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Priest who urged women to cover their shoulders to protect men’s ‘purity’ calls Twitter ‘demonic’ – wipes account

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Last week a Catholic priest drew nationwide attention – and outrage – after taking to Twitterto urge women to cover their shoulders to protect men’s “purity.” The responses were what you might expect, mostly outrage and accusations of misogyny.

Father Kevin Cusick of of the Archdiocese of Washington, D.C. didn’t back down. He went on to suggest no one should challenge his decree because, as he tweeted, “I’ve prayed about it.”

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Naturally, those who disagreed were not about to take direction from the misogynistic Man of God. They attacked.

But rather that try to participate in a discussion about why he felt so strongly that women are responsible for controlling men’s impulses, Father Cusick compared his plight to that of Jesus on the cross.

He later went on a days-long anti-LGBT rant, as if the whole problem, perhaps, was caused by gay people?

Needless to say, it left many scratching their heads – and angry about his vicious homophobic and transphobic attacks.

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In response, Father Cusick, a retired Navy chaplain, has now scrubbed or, as he describes, deactivated his Twitter account.

And he’s decreed that Twitter is “demonic.”

Listening to Father Cusick tell the story, one might surmise he were still in the Navy, battling evildoers – and evil – on the high seas, not people who are more enlightened than he, from behind a keyboard.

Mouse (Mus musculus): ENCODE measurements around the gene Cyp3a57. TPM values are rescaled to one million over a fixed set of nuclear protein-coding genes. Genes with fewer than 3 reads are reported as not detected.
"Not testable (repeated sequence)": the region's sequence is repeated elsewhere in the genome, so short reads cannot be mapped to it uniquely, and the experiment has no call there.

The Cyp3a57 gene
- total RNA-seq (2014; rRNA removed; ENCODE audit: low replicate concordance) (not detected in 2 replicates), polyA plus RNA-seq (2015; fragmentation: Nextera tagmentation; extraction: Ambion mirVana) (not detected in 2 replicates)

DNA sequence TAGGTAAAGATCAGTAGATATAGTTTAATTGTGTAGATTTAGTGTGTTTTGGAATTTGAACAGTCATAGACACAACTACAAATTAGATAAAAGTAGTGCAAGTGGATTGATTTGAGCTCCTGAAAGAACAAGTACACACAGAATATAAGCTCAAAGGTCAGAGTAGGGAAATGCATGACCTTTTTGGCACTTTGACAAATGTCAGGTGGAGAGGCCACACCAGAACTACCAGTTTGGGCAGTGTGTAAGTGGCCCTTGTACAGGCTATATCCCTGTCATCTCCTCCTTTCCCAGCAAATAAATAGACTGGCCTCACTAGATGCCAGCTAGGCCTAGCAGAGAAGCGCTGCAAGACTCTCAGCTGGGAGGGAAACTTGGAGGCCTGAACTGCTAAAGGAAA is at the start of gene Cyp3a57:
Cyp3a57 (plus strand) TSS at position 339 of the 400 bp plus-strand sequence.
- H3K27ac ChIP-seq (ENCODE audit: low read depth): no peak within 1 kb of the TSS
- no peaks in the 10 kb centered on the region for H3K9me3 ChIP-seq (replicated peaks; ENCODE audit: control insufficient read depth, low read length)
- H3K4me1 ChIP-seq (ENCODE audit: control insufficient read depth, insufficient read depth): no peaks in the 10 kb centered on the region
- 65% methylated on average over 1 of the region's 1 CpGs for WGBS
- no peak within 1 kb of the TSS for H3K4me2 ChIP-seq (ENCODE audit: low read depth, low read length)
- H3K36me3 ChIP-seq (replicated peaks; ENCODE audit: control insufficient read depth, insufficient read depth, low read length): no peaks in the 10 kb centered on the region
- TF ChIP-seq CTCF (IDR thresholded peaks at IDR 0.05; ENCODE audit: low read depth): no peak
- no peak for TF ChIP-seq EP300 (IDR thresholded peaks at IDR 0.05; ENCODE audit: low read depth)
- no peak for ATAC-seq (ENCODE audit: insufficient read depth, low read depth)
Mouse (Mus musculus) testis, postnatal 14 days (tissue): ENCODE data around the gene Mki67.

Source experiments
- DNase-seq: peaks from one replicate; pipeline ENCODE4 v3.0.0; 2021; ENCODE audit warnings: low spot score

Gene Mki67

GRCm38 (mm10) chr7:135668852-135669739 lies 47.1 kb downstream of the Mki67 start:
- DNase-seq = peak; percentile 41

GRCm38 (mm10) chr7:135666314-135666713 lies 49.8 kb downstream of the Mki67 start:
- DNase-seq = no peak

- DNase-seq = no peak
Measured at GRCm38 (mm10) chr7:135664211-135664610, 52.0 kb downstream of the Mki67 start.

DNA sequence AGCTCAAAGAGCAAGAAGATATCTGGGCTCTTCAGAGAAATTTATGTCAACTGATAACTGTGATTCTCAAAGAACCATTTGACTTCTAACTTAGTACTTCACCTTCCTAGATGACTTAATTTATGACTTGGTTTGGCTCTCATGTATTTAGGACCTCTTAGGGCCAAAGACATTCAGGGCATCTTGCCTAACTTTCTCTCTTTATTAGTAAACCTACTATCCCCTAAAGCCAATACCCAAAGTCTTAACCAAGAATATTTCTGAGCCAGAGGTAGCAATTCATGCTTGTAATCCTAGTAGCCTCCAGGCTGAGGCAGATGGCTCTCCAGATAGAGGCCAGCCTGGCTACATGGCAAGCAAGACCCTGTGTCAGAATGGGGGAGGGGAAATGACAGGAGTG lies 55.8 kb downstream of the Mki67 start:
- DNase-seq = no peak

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“Twitter has a dark, demonic side, raging against God and the Church,” the victimized priest declared in an opinion piece at The Wanderer, entitled, “When The Twitter Mob Came After Me.”

“That brood of vipers and braying, bloodthirsty hounds lurking in readiness was visited upon me with nearly unrelenting fury and incredible magnitude last week,” Father Cusick wrote.

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“Wave after wave of calumnious, blasphemous, and obscene memes, gifs, and messages were posted with comments, likes, and retweets ranging up to the tens of thousands. Those who styled themselves my enemies crowed with pleasure that I had been ‘ratioed’ — when negative comments outnumber likes and retweets. Many called for me to delete my account when they weren’t wishing a more horrible fate upon me. Blue check mark accounts with nearly 200k followers piled on.”

The way Father Cusick describes the events, he was entirely innocent.

No mention whatsoever of his attacks on LGBT people in his op-ed.

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Cusick goes on to say that his Twitter “account disappeared on Wednesday, June 5,” and “many wondered if Twitter had banned me, which was not the case. I was informed the previous evening that some of my account features would be limited for roughly twelve hours,” which sounds like Twitter may have suspended him temporarily, possibly over some of his tweets, which included at least one that may have violated their policies.

Father Cusick then tries to position himself as a social media expert, telling supporters, “Rapid consumption of large volumes of data does not lend itself to reasoned discussion of sensitive subjects,” while, again, neglecting to be honest with them by admitting he had gone on an anti-LGBT rant over a period of at least two days. He was enjoying attacking his opponents – some of whom it can be assumed were hurt and offended by his remarks – so much that at the end of the first day he literally tweeted, “Guess I triggered ‘em. What button should i push tomorrow?”

Apparently he came to his senses, and finally pushed the button marked “delete.”


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